(Clarion Books, 2006)
David Wiesner is a brilliant storyteller who requires the viewer/reader to actively interpret what is on the page. Flotsam is a wordless picture book that gives the message-in-a-bottle concept a fresh spin. The story opens with an inquisitive boy on the beach, ready to discover with magnifying glass, binoculars, microscope and shovels at his side. Initially, the exploration is rather standard, a couple of shell creatures temporarily captured for a closer examination. Then a rogue wave surprises the boy on impact. After he recovers on the shore, another surprise surfaces: an old underwater camera.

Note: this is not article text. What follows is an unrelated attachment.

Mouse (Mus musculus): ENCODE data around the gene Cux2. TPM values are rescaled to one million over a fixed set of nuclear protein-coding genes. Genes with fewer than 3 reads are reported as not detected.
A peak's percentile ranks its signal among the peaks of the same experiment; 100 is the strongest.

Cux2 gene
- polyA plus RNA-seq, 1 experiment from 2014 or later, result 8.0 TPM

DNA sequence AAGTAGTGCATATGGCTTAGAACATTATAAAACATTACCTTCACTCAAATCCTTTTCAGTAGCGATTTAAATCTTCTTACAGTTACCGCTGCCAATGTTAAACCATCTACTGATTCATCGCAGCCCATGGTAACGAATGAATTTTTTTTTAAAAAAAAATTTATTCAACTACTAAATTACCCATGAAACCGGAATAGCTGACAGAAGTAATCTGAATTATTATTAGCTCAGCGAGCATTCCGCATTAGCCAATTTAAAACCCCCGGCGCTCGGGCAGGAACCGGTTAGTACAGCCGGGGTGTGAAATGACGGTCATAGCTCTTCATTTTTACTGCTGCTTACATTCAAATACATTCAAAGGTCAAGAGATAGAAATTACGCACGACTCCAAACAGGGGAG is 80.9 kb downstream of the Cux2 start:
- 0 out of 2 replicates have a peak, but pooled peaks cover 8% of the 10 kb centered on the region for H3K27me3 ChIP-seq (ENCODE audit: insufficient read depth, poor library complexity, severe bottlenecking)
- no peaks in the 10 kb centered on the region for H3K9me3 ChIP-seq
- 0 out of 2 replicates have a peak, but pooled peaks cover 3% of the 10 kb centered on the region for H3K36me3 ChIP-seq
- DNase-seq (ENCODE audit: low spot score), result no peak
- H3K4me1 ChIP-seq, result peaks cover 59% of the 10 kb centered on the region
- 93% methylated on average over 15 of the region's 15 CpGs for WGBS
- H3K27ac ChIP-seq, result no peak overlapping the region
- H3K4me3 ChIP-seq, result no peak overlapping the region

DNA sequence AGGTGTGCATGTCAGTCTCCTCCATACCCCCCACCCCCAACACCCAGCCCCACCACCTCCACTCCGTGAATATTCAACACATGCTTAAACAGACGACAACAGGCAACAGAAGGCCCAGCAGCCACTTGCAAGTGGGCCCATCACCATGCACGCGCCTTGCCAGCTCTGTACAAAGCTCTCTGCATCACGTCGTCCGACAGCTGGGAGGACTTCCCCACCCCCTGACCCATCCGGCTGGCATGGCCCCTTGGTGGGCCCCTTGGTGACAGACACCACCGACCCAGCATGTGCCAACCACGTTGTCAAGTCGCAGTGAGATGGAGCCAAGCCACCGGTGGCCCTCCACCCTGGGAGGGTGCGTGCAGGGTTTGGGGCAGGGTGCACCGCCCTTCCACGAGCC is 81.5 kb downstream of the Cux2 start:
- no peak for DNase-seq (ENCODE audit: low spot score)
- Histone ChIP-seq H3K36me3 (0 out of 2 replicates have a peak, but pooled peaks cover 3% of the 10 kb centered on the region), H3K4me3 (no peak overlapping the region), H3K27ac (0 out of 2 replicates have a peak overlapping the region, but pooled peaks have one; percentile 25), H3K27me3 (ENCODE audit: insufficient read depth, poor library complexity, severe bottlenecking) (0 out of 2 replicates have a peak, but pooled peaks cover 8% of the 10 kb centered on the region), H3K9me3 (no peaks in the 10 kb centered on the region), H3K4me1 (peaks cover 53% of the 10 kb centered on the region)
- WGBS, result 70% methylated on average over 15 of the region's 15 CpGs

The boy rushes to a one-hour photo shop to develop the film in the camera. What the film reveals proves fantastical and startling.
Wiesner's watercolors shift from soft-palette realism to bright, bold surrealism. A seven-sequence depiction of the boy waiting out the hour to get the film developed beautifully captures anticipation and boredom. Flip the page and a windup, mechanical fish infiltrates a school of pink salmon. Wiesner masterfully infuses whimsy and wonder throughout this engaging book.
The book may serve as a springboard to back and forth discussion between two viewers as the pictures and story are pieced together. As well, Flotsam allows an individual to enjoy the journey himself again and again. (My first exploration lasted a full hour, my heart and brain racing as I admired and interpreted each delightful page.)
Wiesner's own imagination will stimulate the imagination and inquiry in others.